AH: I first started the website as a blog of sorts, to write about my single parenting experience. It wasn’t easy to find other Muslim single parents writing about their struggles and reflections. From there, I grew it into a publishing company by putting out two of my first books: Bismillah Soup and Yasmine’s Belly Button. These two books were a project of love. I wrote them for my daughter, and it was a fun experience learning the ins and outs of how to find illustrators, and put a book together. When those books were published and started to sell, I thought, hey, I actually love doing this work, so let me write more! It was kind of an organic experience. I didn’t know that I would keep publishing books, or start accepting manuscripts from other writers. It just happened that way – and that was Allah’s beautiful and perfect plan for me so far, alhamdulillah.


SK: Yes I’ve noticed, you’ve recently opened up for submissions. Tell us what type of books you are looking for?

AH: I’m looking for advanced picture books (so around 800-1000 words) and short chapter books. I’ve gotten many submissions which just shows me how motivated our community is. It’s actually quite amazing.


SK: I can imagine, I love picture books too. Is there a reason why you chose those two genres in particular?

AH: To be honest, I chose them because I have experience with these genres. I’ve done a number of similar picture books so far and one chapter book. I think the age group for these to genres (ages 3ish-10ish) is wide enough that there’s a lot of wiggle room in terms of book topics and ideas to explore. I also think these are incredibly important formative years for kids. I still remember many of the books that I read at this age, and their messages stayed with me.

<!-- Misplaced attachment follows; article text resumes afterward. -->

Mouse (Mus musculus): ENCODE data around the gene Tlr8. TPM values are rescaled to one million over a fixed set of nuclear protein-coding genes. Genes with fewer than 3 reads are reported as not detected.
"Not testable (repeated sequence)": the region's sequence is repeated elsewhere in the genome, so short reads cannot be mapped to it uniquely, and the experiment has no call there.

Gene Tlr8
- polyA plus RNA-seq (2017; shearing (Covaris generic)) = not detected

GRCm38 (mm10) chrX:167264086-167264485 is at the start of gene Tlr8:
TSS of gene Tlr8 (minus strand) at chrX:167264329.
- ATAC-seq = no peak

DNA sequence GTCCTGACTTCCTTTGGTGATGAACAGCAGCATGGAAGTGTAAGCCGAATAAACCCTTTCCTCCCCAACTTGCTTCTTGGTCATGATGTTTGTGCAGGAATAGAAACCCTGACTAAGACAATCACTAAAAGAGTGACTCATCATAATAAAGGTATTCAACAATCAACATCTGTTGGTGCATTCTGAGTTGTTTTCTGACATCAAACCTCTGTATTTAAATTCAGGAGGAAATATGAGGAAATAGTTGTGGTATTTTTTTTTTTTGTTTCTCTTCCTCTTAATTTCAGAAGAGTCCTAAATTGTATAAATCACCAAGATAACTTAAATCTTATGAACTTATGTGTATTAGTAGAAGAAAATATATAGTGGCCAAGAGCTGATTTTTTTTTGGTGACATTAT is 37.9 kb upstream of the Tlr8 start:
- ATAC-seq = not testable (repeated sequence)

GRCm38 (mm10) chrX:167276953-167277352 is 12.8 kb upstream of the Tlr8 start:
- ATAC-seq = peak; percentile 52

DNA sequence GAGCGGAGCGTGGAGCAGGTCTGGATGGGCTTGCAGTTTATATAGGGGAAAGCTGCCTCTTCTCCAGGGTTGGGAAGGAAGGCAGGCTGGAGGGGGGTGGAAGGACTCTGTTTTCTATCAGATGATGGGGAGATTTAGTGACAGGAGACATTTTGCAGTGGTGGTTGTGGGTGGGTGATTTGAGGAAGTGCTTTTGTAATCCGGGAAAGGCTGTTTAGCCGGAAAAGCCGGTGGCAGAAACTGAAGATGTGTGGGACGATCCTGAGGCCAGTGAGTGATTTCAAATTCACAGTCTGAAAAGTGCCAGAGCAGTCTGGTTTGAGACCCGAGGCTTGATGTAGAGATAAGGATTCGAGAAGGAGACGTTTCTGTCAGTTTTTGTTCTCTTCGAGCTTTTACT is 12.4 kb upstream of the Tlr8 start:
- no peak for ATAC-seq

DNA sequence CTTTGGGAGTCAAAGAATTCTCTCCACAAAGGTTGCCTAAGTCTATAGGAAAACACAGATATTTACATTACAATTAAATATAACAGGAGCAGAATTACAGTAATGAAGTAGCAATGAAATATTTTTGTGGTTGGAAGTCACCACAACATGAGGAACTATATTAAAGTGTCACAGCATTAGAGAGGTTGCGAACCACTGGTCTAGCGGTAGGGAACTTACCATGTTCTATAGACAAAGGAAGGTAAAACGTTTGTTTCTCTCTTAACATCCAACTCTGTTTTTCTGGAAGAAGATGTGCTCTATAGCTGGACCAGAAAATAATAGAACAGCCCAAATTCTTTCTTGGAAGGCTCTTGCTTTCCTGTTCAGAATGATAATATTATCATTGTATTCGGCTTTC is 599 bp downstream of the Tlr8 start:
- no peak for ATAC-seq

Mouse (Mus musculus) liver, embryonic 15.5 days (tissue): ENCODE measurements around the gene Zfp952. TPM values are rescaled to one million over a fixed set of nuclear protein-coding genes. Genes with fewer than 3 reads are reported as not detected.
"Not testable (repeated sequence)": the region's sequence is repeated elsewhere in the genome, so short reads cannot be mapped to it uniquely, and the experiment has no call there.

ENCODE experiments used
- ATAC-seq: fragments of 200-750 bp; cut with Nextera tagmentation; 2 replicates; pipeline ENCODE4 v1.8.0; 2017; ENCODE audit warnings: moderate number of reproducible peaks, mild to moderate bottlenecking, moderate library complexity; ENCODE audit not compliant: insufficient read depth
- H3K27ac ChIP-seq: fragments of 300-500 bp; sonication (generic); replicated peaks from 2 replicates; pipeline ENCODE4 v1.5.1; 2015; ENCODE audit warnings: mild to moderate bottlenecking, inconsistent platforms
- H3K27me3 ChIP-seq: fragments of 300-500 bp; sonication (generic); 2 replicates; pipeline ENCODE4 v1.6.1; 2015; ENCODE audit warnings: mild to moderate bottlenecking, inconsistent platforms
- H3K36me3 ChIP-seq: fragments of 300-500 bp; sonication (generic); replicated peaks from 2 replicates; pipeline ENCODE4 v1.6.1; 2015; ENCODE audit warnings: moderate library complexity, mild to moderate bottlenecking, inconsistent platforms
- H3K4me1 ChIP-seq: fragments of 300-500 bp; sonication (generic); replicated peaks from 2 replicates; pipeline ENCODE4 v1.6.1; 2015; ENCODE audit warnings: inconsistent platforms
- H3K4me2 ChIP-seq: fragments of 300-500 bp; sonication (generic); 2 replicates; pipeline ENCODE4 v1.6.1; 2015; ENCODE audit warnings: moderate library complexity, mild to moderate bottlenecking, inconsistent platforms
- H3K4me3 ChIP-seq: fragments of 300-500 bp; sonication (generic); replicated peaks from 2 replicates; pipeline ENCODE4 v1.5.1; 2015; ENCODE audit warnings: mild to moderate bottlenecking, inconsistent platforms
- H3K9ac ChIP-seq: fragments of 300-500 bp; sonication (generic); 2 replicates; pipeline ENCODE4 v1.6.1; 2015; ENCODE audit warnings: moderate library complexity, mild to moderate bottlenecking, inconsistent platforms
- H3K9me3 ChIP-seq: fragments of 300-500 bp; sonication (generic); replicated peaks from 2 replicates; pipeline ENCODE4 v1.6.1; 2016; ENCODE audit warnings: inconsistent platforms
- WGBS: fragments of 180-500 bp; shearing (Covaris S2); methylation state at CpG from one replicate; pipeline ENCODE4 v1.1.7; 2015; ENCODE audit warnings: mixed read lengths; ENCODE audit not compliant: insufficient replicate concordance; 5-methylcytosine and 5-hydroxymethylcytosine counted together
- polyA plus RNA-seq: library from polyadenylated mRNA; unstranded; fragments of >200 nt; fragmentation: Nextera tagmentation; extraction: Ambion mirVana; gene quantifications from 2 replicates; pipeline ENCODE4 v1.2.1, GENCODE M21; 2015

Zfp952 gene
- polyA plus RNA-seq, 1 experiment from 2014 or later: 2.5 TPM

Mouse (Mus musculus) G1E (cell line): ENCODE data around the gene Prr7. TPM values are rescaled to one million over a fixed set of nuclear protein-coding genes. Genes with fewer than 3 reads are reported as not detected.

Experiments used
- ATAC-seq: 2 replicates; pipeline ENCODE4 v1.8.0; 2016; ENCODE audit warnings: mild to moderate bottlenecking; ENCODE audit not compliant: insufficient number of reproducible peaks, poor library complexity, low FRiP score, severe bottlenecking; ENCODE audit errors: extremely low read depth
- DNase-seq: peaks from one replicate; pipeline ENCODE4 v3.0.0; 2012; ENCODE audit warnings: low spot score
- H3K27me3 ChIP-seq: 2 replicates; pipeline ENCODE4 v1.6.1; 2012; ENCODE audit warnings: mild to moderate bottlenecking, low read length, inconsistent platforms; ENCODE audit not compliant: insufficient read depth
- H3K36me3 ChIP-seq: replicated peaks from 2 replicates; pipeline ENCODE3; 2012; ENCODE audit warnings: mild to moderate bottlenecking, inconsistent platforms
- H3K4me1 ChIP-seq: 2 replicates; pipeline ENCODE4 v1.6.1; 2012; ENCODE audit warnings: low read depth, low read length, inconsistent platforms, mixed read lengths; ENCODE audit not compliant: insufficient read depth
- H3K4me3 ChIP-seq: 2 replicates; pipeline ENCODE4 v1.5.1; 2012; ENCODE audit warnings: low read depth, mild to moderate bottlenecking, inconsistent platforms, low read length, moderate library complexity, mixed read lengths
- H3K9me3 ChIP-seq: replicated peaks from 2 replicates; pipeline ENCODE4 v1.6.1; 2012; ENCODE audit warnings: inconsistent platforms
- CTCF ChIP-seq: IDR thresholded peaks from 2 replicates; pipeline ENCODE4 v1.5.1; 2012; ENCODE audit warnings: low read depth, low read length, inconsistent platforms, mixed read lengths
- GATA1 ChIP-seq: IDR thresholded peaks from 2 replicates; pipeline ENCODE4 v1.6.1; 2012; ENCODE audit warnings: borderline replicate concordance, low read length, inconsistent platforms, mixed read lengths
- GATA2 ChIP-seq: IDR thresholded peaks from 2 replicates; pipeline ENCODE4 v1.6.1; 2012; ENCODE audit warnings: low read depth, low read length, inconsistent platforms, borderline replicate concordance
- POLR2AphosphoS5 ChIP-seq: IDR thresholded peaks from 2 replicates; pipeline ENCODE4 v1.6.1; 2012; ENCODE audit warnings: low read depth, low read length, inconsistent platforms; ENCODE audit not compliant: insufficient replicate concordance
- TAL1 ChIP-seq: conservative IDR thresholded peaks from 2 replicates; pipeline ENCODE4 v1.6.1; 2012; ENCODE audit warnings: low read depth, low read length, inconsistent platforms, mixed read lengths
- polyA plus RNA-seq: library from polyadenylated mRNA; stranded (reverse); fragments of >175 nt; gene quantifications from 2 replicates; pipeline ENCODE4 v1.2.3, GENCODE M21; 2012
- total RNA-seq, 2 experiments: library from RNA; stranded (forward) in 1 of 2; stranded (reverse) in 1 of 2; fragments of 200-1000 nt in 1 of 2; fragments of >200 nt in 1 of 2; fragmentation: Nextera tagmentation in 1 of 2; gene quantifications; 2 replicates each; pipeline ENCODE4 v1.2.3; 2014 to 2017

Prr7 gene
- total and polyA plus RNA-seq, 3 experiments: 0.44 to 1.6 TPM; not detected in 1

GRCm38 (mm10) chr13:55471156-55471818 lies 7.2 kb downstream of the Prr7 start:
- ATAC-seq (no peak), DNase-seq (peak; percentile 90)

SK: Do you see yourself opening up to other genres in the future?

AH: Maybe someday if I’m able to expand my business and hire an actual editor and staff, I could consider it. For now, I’m trying to grow slowly and steadily so I don’t overwhelm myself!


SK: Now, welcome to the super-duper speedy round. Please answer with the first thing that comes to mind. Favorite food?

AH: Anything with chocolate!


SK: Favorite color?

AH: Purple


SK: Something sweet?

AH: Dairy milk and Aero are by far the best. Also, homemade chocolate chip cookies!


SK: Favorite drink?

AH: French vanilla from our Canadian Tim Hortons


SK: Favorite genre to read?

AH: I love historical fiction


SK: Favorite word?

AH: Hippopotomonstrosesquippedaliophobia. I like it because it means “the fear of long words,” and the irony is just on point.


SK: *Laughs* I can’t stop laughing. So on point! Please tell us what else you’re working on? Are there any new books or projects you would like to share with us?

AH: I’m currently working on a couple of new children’s books, but it can take a year or more to actually get them ready for sale! I’m hoping by next Ramadan they’ll be out!


SK: That sounds fantastic! I look forward to them both. Jazakallahu Khairan for your time, it’s been a pleasure interviewing you. May Allah pour more and more baraqah into your endeavors, ameen.


BioBorn and raised in London, writer and children’s books author Shoohada Khanom has authored and traditionally published four children’s pictures books. Khanom is also the author of several review and reading journals. Today a mother of six, Shoohada lives a busy life, splitting her days between home educating her children and her motherly responsibilities. She shares her home in Bolton with her family, and anytime she has a moment to herself, she reads and writes. Visit her website at ShoohadaKhanom.com to learn more about Khanom and her acclaimed works.